Organized Panel Session
To our great sadness, we have to mention that Aaron Moore, our previous discussant passed away. We will hold the panel as planned in his memory.
Our panel takes a historical approach to investigating the influence of infrastructure building, notably of the railway systems, in twentieth century East Asia under Japanese imperial influence. Railway infrastructure not only shifted mobilities of people, goods, and information, but interacted with and influenced the practices of imperial and anti-imperial power, knowledge production, and everyday life within East Asian societies over time. Rather than taking railways as physical infrastructure, we seek the social, technological, and environmental networks and elements that powered the operation and function of the railway, as well as the everyday experience of individuals that gives another layer of meaning to infrastructure. At the crossroads of nature, society, and Japanese expansion in East Asia, we trace how infrastructure was shaped by, and shaped the societal and natural landscape.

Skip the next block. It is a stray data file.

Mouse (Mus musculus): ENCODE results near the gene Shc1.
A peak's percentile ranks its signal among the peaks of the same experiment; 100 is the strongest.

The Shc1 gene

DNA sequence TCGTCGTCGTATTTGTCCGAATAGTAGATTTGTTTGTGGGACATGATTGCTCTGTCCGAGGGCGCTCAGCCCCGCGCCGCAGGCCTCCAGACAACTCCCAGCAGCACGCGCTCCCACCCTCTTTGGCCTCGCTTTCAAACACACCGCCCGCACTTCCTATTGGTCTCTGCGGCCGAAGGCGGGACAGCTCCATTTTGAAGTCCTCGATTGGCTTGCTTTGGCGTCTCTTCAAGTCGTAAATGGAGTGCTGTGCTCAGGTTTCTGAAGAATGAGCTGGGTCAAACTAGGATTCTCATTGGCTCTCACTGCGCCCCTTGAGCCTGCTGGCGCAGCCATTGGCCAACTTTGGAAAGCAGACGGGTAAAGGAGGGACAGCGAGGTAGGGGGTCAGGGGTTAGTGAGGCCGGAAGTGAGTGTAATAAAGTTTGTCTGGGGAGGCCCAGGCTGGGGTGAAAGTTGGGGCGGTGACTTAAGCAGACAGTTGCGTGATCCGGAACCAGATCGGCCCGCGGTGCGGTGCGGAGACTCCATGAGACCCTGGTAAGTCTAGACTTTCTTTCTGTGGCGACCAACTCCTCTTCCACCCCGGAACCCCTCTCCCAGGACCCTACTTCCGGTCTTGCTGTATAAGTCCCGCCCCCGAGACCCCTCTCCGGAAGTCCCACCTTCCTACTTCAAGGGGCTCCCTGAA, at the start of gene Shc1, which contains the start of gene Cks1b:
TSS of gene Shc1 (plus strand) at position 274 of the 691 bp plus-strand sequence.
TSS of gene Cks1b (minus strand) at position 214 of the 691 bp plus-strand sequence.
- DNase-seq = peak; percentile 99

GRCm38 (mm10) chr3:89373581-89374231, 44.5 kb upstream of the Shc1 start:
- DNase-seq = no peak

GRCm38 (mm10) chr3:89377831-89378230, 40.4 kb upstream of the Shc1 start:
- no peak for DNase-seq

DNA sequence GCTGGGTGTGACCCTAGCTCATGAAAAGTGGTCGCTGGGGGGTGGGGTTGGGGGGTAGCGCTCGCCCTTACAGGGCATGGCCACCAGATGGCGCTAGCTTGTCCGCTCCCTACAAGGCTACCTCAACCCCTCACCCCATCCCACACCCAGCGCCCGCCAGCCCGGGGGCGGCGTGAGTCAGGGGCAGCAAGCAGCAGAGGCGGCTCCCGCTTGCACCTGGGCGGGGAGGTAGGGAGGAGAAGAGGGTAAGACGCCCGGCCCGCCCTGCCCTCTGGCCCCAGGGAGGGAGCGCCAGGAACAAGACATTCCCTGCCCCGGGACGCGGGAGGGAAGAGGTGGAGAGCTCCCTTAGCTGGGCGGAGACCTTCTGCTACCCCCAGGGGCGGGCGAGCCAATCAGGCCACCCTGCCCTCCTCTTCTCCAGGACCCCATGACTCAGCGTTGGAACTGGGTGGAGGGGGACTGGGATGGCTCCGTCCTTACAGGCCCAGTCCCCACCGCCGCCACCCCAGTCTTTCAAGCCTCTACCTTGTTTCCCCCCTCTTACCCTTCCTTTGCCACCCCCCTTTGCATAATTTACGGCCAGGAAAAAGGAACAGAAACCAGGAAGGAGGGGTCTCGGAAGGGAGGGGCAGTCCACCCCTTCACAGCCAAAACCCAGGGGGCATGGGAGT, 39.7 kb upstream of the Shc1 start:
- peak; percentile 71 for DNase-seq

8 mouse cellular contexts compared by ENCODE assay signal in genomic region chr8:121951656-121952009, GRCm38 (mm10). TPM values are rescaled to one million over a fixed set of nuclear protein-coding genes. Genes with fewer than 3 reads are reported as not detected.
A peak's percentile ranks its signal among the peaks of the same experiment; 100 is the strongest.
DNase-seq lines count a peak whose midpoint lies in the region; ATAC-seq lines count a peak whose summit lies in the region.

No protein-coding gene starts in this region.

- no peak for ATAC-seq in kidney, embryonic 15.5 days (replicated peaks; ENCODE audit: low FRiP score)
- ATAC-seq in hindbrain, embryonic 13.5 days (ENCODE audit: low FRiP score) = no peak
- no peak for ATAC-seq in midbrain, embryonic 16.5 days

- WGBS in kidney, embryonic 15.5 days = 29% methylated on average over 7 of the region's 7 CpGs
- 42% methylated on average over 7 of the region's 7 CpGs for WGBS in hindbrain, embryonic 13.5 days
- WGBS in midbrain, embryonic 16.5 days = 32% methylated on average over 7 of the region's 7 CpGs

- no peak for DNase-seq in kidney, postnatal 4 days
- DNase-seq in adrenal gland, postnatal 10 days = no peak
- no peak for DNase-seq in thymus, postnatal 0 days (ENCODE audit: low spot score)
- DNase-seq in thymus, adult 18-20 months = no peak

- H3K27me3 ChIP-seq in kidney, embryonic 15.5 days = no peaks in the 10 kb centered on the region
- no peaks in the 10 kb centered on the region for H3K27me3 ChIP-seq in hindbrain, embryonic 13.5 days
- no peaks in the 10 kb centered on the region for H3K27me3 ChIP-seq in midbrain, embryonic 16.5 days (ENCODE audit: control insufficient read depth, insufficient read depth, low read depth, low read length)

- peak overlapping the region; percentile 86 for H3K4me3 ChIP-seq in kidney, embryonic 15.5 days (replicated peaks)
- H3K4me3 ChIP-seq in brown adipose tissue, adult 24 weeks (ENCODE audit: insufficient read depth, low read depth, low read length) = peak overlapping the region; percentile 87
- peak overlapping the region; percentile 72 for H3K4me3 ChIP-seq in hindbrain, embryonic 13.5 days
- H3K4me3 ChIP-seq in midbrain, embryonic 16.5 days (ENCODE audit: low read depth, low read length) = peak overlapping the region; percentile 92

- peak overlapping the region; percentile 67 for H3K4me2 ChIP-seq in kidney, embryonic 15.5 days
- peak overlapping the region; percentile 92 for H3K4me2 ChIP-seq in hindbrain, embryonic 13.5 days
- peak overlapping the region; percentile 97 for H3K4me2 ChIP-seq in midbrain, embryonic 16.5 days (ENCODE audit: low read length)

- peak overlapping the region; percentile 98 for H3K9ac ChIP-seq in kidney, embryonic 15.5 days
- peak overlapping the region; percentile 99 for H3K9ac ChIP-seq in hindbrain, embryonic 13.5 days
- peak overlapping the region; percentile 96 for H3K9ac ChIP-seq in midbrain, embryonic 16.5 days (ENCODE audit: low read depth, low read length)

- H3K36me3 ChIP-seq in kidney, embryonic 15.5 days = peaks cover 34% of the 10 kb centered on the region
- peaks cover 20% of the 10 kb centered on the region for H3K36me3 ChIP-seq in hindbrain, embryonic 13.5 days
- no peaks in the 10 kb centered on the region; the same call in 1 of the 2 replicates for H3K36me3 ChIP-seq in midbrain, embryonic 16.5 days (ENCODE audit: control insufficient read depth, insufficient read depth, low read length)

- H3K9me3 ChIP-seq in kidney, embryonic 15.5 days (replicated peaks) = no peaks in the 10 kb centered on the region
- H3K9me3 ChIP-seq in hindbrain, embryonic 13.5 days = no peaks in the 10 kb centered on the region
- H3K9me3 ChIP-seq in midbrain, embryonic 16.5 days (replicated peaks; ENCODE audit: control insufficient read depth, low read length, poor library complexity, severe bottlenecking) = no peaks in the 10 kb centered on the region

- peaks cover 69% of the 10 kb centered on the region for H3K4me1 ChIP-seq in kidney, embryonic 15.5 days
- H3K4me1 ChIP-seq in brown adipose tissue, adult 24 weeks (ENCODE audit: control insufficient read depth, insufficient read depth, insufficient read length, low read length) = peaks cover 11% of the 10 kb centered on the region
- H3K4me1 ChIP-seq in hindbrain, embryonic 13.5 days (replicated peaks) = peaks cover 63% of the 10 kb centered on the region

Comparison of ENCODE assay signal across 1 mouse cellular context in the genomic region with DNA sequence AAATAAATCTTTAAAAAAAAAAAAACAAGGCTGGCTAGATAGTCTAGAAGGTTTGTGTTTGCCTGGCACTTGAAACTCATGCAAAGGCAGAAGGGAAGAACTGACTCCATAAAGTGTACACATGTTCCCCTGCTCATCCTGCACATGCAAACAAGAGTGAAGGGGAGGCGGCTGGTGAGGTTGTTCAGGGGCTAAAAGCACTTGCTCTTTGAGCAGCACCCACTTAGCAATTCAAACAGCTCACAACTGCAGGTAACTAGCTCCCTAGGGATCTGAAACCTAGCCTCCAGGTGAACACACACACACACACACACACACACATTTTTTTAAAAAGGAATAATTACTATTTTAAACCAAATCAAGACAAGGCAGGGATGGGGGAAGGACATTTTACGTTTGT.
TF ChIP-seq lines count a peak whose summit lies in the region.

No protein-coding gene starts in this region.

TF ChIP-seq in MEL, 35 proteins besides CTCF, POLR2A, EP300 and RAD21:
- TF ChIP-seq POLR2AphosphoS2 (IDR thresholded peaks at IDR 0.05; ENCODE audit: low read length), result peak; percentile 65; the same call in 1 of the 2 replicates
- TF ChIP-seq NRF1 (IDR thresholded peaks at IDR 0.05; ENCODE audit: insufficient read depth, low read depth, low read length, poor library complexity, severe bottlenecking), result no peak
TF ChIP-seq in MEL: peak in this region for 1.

Grunow’s paper addresses the environmental perspective. He asks how the railway network muddled the relationship between man-made and natural environments by examining the environmental impact of railway construction. Dong’s research addresses the technological and social aspect. She analyses how railway towns became the nucleus for imperial domination, social interactions between Japanese and non-Japanese, and transfers of technology. Nishizaki takes the perspective of trans-war and economic history. She investigates how the South Manchuria Railway Company nurtured human capital through in-house training programs. Her research implies the connection between Japan’s postwar economic development and its colonial past.